Kept in the Dark

October 30, 2019By Behind the Shelf Blog

by Dave Wendland

During a recent GMDC-sponsored industry event, Retail Tomorrow, a unique opportunity was presented to the approximate 90 participants. It was a dinner event like no other and something I have reflected on and shared with many.

The event was sponsored by IMS Trading and its founder, Isaac Shapiro. IMS Trading is parent to brands such as Cleanlogic Bath & Body Care, Fresh Drop Odor Preventor, Practical Matter, Scrub Strong, Blue Drops, and IMS the Brand. A portion of proceeds from each brand goes to a charity that Isaac set up in 2006 to honor his mother who has been blind since the age of 7, The Inspiration Foundation (IF). IF is a nonprofit organization committed to providing adults with severe vision loss adaptive technology to help them advance in the professional world.

IMS Trading also incorporates functional Braille on its packaging and various messages to demonstrate the company’s support for advancing the lives of the blind and visually impaired. The firm’s goal is to create opportunities for blind individuals to gain employment, especially since 70% are unemployed and living in poverty. Shapiro has discovered that most companies do not know there is adaptive technology available for the blind that may allow them to be able to work at their company.candle in darkness

The dinner, titled “Dining in the Dark,” treated guests to a four-course meal at the Hampshire House restaurant – which resides atop the famous Boston-based Cheers’ pub on Beacon Street. Donning an eye mask that was so opaque that no hint of light was apparent, the meal began. Merely using instinct and whatever memory of the silverware’s placement on the table, course after course was served and the evening ensued.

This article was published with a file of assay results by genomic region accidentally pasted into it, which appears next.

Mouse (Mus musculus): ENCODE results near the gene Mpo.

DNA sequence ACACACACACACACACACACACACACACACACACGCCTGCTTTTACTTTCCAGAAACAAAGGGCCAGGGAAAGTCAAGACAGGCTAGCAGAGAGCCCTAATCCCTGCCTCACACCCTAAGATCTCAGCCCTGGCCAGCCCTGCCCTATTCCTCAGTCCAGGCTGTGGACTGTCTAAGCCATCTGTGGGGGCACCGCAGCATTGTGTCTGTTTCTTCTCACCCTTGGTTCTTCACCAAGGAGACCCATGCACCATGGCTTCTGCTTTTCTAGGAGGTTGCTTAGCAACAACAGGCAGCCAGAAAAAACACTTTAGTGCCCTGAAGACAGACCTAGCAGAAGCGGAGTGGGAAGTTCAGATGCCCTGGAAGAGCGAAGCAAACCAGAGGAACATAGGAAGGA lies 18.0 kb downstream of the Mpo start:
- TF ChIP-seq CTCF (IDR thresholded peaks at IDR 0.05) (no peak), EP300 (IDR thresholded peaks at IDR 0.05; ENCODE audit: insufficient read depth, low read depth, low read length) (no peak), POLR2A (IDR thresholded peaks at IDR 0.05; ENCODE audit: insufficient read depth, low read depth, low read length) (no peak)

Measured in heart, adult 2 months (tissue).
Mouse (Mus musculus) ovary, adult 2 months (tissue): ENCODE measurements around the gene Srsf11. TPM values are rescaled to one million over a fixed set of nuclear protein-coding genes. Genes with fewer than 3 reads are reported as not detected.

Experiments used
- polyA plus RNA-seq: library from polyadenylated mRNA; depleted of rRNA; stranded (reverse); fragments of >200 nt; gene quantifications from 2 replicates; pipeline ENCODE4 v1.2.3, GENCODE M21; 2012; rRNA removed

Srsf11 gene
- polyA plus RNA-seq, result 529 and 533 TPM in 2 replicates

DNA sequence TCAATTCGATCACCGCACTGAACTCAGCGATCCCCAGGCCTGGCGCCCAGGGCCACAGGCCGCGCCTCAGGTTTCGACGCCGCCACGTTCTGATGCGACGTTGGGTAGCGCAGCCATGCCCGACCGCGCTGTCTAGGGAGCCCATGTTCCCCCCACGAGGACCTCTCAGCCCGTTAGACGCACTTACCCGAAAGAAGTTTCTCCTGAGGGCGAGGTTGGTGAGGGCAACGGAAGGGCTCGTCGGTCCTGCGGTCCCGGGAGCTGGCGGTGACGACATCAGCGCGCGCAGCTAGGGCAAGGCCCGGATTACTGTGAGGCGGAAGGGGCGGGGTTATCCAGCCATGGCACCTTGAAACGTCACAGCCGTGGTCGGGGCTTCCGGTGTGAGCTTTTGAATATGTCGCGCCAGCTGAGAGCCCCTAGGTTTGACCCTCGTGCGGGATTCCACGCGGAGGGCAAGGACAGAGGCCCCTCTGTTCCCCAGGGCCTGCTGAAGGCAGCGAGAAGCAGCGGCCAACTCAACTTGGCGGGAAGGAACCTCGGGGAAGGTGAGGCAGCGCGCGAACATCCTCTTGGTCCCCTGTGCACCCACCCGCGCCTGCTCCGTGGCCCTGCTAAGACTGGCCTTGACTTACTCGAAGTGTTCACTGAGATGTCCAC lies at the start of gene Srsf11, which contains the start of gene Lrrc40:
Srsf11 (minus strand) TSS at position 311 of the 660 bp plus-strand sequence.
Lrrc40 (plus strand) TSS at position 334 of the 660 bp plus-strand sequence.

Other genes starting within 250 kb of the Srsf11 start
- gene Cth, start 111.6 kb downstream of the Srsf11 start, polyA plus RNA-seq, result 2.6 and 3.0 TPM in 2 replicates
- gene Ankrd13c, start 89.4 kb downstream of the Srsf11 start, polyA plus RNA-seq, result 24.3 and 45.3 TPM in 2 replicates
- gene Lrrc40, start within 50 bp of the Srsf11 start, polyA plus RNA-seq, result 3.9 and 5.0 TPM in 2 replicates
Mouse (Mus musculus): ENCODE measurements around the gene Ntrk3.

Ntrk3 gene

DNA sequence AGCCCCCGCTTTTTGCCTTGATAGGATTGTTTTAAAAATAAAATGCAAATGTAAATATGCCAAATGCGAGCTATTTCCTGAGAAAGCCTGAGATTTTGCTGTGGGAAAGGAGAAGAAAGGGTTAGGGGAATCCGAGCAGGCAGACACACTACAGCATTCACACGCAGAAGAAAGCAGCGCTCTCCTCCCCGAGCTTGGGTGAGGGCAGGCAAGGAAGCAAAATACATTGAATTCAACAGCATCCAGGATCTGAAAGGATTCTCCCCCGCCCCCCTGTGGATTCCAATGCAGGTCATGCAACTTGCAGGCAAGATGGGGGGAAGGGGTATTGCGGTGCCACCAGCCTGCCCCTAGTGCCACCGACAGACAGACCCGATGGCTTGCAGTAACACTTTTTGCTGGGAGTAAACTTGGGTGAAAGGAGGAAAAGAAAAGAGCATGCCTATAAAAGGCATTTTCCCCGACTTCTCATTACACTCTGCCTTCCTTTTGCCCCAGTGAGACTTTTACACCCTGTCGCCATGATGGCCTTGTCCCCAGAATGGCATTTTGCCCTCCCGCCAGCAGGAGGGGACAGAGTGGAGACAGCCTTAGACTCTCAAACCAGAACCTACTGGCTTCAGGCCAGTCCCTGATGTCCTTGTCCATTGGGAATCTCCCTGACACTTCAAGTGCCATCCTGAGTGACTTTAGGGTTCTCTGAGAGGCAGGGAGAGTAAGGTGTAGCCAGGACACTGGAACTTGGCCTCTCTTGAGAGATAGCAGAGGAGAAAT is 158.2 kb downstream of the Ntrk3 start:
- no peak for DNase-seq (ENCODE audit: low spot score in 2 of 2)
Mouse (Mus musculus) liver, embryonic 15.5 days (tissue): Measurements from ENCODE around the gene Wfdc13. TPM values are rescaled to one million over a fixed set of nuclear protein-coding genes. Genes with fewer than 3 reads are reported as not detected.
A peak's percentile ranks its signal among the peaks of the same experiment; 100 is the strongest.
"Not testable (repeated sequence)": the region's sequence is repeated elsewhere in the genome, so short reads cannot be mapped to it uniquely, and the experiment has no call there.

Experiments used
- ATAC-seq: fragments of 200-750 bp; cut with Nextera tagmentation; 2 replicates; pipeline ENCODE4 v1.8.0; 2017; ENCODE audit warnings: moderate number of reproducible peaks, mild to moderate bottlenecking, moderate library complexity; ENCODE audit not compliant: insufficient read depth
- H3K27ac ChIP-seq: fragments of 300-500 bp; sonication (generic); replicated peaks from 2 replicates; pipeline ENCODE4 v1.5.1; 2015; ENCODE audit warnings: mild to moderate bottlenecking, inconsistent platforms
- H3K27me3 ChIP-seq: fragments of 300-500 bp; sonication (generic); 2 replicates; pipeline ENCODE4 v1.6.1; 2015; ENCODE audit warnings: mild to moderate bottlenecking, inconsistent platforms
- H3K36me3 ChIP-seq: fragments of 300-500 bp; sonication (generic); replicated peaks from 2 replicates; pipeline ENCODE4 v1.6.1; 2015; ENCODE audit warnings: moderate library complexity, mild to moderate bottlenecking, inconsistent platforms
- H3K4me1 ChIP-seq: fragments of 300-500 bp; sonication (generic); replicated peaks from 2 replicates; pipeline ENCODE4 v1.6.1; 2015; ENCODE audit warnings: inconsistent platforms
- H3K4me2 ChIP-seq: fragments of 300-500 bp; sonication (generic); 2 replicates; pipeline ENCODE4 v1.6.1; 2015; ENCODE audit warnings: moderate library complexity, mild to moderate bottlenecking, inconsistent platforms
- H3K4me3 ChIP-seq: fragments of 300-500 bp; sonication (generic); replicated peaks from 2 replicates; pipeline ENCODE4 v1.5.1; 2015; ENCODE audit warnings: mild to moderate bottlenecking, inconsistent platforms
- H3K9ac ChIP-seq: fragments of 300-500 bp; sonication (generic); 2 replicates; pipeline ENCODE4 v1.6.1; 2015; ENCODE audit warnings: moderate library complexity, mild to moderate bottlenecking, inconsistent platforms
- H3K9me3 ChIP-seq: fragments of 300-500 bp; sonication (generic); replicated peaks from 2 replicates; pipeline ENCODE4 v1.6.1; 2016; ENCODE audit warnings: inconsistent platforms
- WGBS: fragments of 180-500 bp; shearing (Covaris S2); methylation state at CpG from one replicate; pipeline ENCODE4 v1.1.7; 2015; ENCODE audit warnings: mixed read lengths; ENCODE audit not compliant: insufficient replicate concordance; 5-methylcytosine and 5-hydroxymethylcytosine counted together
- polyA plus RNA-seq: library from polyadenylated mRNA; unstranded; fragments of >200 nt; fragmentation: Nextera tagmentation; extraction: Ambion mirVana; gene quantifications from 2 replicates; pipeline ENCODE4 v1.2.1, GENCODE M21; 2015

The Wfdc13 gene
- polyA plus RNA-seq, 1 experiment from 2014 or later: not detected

Although I made rather futile attempts to locate items on the various plates that were presented, I also realized that table manners were optional as I began to feel with my hands and discover the food on my plate. The textures of the food (from couscous to scallops, from slivered carrots to chocolate-covered strawberries) became more apparent as the evening progressed. And I found myself transforming from awkwardly uncomfortable to amazingly aware. (Although I’m certain I spilled more food than made it into my mouth and my parents would have been appalled at my lack of decorum.)

As it turns out, the experience was not only invigorating for the taste buds; over a prolonged period of time it has been documented, lack of exposure to a primary sense actually rewires the brain in a process known as cross-modal neuroplasticity. Such was the case for me. I became keenly attuned to the conversation at the table, the sounds of the wait staff hustling and bustling nearby, and the aromas that filled the air.

I wish to thank IMS Trading’s Isaac Shapiro and Mike Ghesser for hosting a life-changing experience. After finishing this truly one-of-a-kind dinner, all I could think of when I removed my blindfold was how grateful I am for my sight.